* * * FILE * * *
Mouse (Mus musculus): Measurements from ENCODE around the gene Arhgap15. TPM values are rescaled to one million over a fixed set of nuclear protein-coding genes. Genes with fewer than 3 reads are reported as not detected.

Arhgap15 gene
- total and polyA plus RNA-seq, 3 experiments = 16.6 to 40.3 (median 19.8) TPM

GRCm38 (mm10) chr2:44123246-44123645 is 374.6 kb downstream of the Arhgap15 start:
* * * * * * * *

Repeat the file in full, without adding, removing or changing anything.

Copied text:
Mouse (Mus musculus): Measurements from ENCODE around the gene Arhgap15. TPM values are rescaled to one million over a fixed set of nuclear protein-coding genes. Genes with fewer than 3 reads are reported as not detected.

Arhgap15 gene
- total and polyA plus RNA-seq, 3 experiments = 16.6 to 40.3 (median 19.8) TPM

GRCm38 (mm10) chr2:44123246-44123645 is 374.6 kb downstream of the Arhgap15 start: